With respect to personal care, they must demonstrate that Spears is unable to understand information that is relevant to making a decision concerning her own health care, nutrition, shelter, clothing, hygiene, or safety, or that she is unable to appreciate the reasonably foreseeable consequences of a decision or lack of decision on these matters. The opinions of medical professionals and certified capacity assessors are often the foundation for these determinations.

A guardianship intrudes on a person’s civil and human rights. Ontario courts would take very seriously the consequences of declaring Spears incapable and appointing a guardian to manage her affairs. Courts would almost always prefer a less restrictive way of managing her rights if it is at all possible.

In the zone: Duties and obligations

Spears’s substitute decision maker must act in her best interest. They must try to explain their duties to her, and to encourage her participation in decisions about her property. They must also try to foster regular personal contact between Spears and her supportive family members and friends and consult those friends and family from time to time. Spears’s guardians of property must keep accounts of all financial transactions and follow specific rules about how her money can be spent on gifts, loans and charitable donations.

Give me more: Compensation

Spears earns income from album sales, concert tours (including her record-breaking four-year residency in Las Vegas), merchandise, film and TV appearances, endorsements, clothing lines, and, a fragrance line.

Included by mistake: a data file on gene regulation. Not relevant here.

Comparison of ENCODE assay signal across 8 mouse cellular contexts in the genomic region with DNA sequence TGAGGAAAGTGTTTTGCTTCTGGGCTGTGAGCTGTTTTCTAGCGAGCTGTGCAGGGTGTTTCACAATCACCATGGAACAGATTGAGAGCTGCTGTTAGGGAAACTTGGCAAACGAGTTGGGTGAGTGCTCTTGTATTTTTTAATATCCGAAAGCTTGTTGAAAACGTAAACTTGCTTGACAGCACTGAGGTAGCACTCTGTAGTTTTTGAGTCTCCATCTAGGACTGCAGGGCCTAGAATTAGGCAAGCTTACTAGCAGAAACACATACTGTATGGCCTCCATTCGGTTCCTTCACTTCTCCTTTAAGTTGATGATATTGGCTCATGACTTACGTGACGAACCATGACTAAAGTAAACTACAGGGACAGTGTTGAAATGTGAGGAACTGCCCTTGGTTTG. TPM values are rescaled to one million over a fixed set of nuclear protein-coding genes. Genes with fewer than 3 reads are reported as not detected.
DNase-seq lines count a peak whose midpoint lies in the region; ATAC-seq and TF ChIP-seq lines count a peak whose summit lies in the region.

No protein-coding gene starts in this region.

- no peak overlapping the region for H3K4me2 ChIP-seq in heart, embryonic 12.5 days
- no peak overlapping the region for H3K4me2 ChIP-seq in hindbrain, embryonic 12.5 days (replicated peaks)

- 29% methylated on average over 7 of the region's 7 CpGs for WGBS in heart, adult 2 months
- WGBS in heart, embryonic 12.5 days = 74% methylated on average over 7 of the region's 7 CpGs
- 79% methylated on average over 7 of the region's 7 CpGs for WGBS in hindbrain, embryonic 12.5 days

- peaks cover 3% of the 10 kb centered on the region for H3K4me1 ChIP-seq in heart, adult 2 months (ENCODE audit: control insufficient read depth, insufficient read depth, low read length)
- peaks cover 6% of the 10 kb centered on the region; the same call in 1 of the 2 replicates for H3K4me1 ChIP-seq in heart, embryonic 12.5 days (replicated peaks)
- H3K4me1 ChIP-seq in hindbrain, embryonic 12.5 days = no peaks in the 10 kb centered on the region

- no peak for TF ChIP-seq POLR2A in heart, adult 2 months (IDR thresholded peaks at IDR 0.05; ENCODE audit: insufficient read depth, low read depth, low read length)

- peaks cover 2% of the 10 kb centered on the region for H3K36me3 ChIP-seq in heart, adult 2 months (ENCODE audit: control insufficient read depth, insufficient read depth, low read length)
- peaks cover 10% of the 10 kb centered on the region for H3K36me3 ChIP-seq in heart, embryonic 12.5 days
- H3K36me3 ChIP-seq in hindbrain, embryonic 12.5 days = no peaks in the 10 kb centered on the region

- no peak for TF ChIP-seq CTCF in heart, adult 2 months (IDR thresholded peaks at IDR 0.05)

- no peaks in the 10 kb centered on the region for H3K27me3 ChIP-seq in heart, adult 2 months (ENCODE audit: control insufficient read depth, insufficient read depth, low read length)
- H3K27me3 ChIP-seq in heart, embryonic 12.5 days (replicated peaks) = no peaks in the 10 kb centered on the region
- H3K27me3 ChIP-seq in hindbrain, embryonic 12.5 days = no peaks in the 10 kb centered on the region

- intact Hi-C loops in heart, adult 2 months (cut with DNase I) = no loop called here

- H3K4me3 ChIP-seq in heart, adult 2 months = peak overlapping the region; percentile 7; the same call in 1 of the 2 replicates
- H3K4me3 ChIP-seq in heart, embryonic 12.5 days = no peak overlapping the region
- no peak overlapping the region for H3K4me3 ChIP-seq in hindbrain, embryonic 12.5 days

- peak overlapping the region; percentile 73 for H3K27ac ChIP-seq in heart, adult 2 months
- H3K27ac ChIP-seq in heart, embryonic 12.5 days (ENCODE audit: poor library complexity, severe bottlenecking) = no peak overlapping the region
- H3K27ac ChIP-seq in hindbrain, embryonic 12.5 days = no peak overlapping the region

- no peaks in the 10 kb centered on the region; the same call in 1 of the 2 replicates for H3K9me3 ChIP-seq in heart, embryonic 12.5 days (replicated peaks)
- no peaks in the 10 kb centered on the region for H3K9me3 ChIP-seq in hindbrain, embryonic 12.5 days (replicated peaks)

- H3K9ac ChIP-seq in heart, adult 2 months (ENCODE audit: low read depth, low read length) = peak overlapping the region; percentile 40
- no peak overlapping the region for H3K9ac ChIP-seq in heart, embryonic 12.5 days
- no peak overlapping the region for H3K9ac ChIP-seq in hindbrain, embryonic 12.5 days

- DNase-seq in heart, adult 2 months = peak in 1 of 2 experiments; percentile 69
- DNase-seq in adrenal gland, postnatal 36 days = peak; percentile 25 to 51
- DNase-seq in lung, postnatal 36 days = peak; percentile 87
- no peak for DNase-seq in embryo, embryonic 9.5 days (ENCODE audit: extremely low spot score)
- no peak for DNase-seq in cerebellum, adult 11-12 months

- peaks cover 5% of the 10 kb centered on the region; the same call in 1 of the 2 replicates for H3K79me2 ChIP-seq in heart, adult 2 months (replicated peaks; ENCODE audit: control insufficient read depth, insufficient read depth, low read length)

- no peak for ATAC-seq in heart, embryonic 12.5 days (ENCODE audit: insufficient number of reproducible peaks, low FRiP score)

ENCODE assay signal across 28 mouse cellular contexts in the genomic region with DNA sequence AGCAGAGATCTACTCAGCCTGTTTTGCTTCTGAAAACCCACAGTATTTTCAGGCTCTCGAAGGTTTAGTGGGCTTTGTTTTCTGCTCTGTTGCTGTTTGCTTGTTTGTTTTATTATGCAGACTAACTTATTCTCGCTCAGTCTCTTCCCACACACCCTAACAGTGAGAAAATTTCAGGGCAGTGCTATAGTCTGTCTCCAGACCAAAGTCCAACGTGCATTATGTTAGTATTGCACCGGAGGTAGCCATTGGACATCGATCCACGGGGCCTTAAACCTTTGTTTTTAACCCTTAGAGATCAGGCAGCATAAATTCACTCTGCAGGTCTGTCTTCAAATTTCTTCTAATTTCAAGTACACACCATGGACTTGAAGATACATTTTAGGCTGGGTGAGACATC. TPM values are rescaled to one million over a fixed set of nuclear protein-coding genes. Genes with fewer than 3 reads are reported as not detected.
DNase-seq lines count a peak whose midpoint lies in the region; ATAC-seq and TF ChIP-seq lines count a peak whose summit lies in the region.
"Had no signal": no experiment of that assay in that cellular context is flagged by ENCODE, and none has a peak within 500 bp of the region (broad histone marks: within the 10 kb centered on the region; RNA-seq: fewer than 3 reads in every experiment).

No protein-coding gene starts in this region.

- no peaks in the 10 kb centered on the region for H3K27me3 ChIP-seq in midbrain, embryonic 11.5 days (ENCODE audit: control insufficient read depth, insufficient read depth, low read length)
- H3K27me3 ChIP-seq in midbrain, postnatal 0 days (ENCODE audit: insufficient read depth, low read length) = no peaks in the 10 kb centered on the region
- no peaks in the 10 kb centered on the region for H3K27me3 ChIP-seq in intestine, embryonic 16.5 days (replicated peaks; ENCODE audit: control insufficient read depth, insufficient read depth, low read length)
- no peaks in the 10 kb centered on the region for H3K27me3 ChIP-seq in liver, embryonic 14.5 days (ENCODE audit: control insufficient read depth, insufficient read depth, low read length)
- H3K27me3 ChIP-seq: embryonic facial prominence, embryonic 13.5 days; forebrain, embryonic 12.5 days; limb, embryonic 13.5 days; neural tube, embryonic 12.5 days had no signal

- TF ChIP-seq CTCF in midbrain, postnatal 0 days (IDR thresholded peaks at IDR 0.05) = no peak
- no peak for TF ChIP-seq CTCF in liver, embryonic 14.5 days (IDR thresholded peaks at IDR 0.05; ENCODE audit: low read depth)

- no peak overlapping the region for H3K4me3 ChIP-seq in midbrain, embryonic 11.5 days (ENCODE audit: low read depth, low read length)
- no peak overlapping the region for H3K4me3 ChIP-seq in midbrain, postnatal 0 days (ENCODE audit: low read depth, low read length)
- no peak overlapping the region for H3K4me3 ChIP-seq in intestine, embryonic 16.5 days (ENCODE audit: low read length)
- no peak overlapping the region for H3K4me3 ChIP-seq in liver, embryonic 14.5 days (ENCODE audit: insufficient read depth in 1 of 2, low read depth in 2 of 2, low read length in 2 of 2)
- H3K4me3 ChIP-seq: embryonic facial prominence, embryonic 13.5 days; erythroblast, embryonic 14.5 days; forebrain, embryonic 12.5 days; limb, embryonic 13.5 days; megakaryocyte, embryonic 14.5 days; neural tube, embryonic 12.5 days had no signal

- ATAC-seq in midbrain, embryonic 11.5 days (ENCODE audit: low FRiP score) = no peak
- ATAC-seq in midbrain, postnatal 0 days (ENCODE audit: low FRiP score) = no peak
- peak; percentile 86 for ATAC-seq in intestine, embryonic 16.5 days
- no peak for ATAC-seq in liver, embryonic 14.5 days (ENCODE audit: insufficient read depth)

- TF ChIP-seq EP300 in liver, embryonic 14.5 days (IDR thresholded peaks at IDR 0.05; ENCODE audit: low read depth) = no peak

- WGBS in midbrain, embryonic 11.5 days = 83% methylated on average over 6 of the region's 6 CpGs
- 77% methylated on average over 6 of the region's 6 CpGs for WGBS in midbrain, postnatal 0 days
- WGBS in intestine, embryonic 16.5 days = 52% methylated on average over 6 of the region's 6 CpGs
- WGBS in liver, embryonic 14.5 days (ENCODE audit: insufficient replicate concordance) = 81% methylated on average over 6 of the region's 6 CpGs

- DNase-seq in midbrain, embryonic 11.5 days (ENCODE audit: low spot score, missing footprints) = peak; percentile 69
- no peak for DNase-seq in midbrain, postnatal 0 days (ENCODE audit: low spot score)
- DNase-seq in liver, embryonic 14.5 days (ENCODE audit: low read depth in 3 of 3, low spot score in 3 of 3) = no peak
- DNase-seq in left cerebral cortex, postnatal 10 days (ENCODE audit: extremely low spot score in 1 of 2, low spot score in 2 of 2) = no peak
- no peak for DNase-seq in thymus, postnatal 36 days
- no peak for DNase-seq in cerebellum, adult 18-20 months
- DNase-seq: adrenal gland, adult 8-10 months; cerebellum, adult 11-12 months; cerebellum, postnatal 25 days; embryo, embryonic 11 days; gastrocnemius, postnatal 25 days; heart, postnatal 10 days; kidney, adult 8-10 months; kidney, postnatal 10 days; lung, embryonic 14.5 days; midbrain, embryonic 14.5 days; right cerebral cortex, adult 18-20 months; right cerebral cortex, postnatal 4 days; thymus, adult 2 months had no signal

Her guardian of property will be entitled to compensation, which will be paid out of her assets. Specifically, they will be entitled to three per cent on all monies received by Spears, three per cent on all monies paid out, and they can claim an additional annual fee of three-fifths of one per cent on the annual average value of the assets, referred to as a “care and management fee.” Based on her estimated net worth, the care and management fee alone amounts to US$354,000 per year. With those kinds of numbers, it would be critical to ensure that her guardian is properly accounting for all of the money coming in and going out.

Stronger: What lies ahead for Britney

Currently Spears’s father is sharing the conservatorship duties with Bessemer Trust, an American financial institution. She has opposed her father’s attempts to gain increased control over her finances, and the Los Angeles County Superior Court recently agreed with her by dismissing her father’s objections to sharing control with the trust company. Whatever transpires in the interim, this Spears fan hopes that she will one day soon be able to manage her own property and personal care and take back control of her life.

If you have any questions regarding this article, estate litigation, or estate planning contact estate litigator Sheila Morris at smorris@mindengross.com.

Re-printed with permission from The Lawyer's Daily - originally published on February 17, 2021 (subscription required).